Japan Moves Forward on Bill to Allow Emperor Akihito to Abdicate Throne

TOKYO, JAPAN - APRIL 28: (CHINA OUT, SOUTH KOREA OUT) Emperor Akihito and Empress Michiko attend the Ceremony of awarding the MIDORI Prize at the Parliamentary Museum on April 28, 2017 in Tokyo, Japan. (Photo by The Asahi Shimbun via Getty Images)
The Asahi Shimbun via Getty Images

On Friday, the Japanese cabinet approved a bill that would allow 83-year-old Emperor Akihito to abdicate his throne.

The bill does not abolish the monarchy; as CNN observes, Emperor Akihito is ready to pass the throne along to his oldest son, 56-year-old Crown Prince Naruhito.

In fact, the bill specifically refers to Akihito instead of changing the rules of abdication for all emperors to follow because, as the Daily Sabah puts it, “the conservative government of Prime Minister Shinzo Abe is reluctant to open the imperial system to wide-ranging debate.” However, Daily Sabah notes there is strong popular support in Japan for a permanent law on abdication.

Although Akihito and his Empress Michiko are currently in good health, he has publicly expressed concerns about their advancing age becoming an impediment to their official duties.

“When I consider that my fitness level is gradually declining, I am worried that it may become difficult for me to carry out my duties as the symbol of the State with my whole being as I have done until now,” Akihito said last year.

The BBC recalls that the emperor has undergone both heart surgery and treatment for prostate cancer. He has been on the throne since 1989, when he succeeded Hirohito – the ruler who brought Japan into World War II – and became the 125th Emperor.

The Japanese imperial line is the longest unbroken hereditary monarchy in the world, stretching back for fourteen centuries. Akihito is a direct descendant of the first emperor, Jimmu, who reigned around 660 B.C.

Empress Michiko is the first empress of common birth in the entire history of Japan, celebrated as Japan’s answer to Cinderella when she married Akihito in 1959. She said she was “surprised and pained” when she learned of her husband’s desire to abdicate while still alive.

Legislation to permit abdication is necessary because emperors are currently required to serve for life under Japanese law. The previous voluntary abdication occurred in 1817 when the scholarly Emperor Kokaku retired after an exceptionally long reign.

Following approval by the Cabinet, the bill must still be debated and approved by the Japanese parliament, but plans are already being made for Akihito to pass the throne along to Naruhito on New Year’s Day 2019. Another possible date is Emperor Akihito’s birthday on December 23rd, although that would be inconvenient for the Japanese calendar since beginning a new imperial “era” in the middle of a year is complicated.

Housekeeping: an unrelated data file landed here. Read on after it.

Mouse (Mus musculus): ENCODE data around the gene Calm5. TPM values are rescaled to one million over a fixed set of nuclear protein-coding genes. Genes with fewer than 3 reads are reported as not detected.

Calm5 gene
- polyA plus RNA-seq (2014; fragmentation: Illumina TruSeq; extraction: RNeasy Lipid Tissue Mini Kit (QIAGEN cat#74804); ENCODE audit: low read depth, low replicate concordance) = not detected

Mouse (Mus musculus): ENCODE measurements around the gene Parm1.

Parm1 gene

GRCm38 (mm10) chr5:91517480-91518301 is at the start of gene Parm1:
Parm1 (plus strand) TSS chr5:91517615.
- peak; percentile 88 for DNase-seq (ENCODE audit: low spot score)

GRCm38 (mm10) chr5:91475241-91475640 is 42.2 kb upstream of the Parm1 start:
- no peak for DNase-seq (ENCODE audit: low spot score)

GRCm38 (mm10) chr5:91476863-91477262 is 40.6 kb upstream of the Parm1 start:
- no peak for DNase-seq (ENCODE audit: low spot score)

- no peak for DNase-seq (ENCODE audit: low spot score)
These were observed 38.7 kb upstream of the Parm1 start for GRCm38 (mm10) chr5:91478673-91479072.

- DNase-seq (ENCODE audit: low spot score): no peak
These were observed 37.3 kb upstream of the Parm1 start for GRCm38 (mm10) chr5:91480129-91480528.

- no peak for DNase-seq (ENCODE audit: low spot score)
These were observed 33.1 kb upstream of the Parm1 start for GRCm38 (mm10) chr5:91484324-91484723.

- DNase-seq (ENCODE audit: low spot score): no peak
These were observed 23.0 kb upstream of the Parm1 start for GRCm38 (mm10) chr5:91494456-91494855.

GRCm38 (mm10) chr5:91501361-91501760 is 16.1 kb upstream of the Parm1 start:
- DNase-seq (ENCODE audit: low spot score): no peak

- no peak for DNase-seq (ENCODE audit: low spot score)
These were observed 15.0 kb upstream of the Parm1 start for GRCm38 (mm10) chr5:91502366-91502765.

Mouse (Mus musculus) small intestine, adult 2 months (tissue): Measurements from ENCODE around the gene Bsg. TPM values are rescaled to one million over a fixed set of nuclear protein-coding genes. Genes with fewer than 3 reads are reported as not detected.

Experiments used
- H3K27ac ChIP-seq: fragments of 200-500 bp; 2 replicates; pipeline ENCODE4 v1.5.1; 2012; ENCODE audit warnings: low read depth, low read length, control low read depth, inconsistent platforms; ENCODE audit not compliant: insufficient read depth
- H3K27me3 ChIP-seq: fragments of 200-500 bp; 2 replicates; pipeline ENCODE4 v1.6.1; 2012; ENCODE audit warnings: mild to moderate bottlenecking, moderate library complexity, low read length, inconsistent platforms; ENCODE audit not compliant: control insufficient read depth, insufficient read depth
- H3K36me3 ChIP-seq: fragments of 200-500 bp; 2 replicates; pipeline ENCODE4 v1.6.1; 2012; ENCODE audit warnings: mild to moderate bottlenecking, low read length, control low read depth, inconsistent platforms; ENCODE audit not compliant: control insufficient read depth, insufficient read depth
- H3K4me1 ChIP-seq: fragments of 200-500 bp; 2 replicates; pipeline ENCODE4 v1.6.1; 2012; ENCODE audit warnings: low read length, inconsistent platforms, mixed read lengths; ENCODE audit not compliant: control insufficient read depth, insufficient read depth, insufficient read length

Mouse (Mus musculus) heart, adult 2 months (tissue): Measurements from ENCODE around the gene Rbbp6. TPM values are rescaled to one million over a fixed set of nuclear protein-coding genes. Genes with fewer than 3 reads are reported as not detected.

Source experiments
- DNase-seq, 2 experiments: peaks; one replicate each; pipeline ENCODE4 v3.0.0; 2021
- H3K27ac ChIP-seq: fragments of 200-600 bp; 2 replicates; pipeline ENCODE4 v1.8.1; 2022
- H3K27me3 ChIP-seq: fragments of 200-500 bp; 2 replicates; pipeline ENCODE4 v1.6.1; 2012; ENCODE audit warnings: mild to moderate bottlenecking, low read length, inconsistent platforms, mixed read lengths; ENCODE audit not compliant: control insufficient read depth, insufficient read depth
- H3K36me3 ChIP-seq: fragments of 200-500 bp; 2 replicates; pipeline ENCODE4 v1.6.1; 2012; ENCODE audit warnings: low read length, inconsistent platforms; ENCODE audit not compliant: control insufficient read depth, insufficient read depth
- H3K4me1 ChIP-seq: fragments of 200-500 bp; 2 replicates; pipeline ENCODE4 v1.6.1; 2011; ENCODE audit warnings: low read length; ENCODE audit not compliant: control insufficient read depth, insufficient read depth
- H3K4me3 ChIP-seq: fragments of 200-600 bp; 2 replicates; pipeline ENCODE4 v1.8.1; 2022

Japan Times offers a preview of how the ceremony might proceed:

The likely location for the abdication ceremony of Emperor Akihito is the Imperial Palace. The timing of the event will be either before or after Kenji-to-Shokei-no-Gi, a ceremony to hand down traditional properties, such as the sacred sword and jewels, to the new emperor, the sources said.

After the handing of properties ceremony, which marks the completion of the throne ascending procedures, the new emperor is to hold the Choken-no-Gi first audience ceremony to meet with the heads of the government-legislative, administrative and judicial systems.

The government is planning to hold those ceremonies by the end of 2018, and an enthronement ceremony, called Sokui-no-Rei, that formally announces the new emperor’s accession sometime in 2019.

Channel News Asia observes that there has been some anxiety about the shortage of princes to take over after Naruhito; only a handful of other male relatives – four, by the most generous count – are eligible to follow Naruhito.

“The scarcity of young men in the family has prompted talk of alternatives, including letting women ascend the throne, though traditionalists abhor the idea,” Channel News Asia reports. Other ideas include expanding the size of the royal family to make more distant relations eligible for the throne, for instance by permitting female royals to marry commoners without losing their royal status.

Such is the situation currently confronting 25-year-old Princess Mako, Akihito’s oldest granddaughter, who is engaged to marry a young man who works at a law firm. Her aunt Princess Sayako, Akihito’s only daughter, likewise surrendered royal status by marrying a commoner in 2005.